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Administration without Frontiers? European Migration Law: Czech Republic

2009 / Vol. 21, No. 1, (71)
Digital Edition

Administration without Frontiers?
European Migration Law

Czech Republic

Richard Pomahač

Professor at the Law Faculty, Charles University, Prague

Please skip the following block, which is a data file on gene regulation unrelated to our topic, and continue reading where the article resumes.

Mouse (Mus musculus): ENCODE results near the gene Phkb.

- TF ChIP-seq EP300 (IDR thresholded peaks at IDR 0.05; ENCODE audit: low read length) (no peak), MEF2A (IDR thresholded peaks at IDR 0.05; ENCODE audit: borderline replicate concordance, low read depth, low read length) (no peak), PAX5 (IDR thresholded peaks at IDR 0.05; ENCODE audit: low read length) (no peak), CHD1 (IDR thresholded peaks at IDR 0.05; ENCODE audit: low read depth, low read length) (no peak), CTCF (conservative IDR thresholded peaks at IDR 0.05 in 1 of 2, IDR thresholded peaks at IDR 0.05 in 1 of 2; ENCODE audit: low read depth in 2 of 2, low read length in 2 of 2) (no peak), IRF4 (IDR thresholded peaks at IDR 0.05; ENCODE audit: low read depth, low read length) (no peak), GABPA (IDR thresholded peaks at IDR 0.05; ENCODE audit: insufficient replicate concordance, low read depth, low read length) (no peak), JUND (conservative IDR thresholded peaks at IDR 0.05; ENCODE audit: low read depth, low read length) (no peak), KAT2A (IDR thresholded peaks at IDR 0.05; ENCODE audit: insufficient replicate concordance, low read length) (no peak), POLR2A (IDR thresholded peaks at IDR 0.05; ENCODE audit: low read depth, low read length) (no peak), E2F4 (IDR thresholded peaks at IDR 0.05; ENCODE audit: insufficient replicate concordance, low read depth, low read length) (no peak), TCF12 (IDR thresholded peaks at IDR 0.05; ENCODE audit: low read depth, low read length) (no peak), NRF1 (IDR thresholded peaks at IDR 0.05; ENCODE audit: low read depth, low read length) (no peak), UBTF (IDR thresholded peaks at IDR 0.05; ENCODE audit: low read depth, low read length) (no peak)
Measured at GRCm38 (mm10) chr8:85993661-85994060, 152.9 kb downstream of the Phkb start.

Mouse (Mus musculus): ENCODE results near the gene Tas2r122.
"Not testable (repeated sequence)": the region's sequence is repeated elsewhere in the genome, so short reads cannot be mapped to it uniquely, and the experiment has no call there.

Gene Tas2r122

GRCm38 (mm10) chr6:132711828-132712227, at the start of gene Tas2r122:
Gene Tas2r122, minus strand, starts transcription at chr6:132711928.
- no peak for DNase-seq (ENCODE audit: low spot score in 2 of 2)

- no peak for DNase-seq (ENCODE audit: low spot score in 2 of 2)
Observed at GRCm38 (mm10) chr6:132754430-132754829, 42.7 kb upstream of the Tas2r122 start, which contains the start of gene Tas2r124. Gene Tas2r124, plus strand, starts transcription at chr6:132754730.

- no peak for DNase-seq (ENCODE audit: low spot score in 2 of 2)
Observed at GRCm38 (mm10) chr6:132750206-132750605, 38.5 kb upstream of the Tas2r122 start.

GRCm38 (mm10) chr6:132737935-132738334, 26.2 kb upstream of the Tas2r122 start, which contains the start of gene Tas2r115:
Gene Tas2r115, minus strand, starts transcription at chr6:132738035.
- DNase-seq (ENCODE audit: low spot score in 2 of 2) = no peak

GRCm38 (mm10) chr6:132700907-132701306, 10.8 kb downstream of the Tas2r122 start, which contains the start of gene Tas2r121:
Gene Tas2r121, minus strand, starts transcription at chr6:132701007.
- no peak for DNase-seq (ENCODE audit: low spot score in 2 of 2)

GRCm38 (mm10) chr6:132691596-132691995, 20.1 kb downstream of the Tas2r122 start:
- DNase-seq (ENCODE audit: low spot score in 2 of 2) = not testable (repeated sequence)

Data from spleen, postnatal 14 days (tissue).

This report answers some questions about migration monitoring and legal instru­ments of national migration control. The Czech Republic is increasingly a destina­tion country with almost 400,000 legally residing foreigners. Information on illegal migrants in the Czech Republic has thus by far been sporadic. Individual estimates have more a character of guesstimates and range between 40,000 and 300,000 in­dividuals. The Czech migration and integration policies have mostly been driven by mandatory harmonisation with the EU legislation and practices. Czech legisla­tion does not give preferential treatment to nationals from specific third countries. The administrative authorities collect data on judicial and administrative acts on migrants and third-country workers concerning visa and asylum procedures, resi­dency and work permits, and incidents of illegal migration. As of the date of the Czech Republic’s accession to the European Union, the Dublin Centre Unit was established within the Asylum and Migration Policy Department of the Ministry of Interior of the Czech Republic. According to the official Status Reports on Migra­tion, 60% foreign nationals who were detected as illegal migrants were effectively sanctioned.


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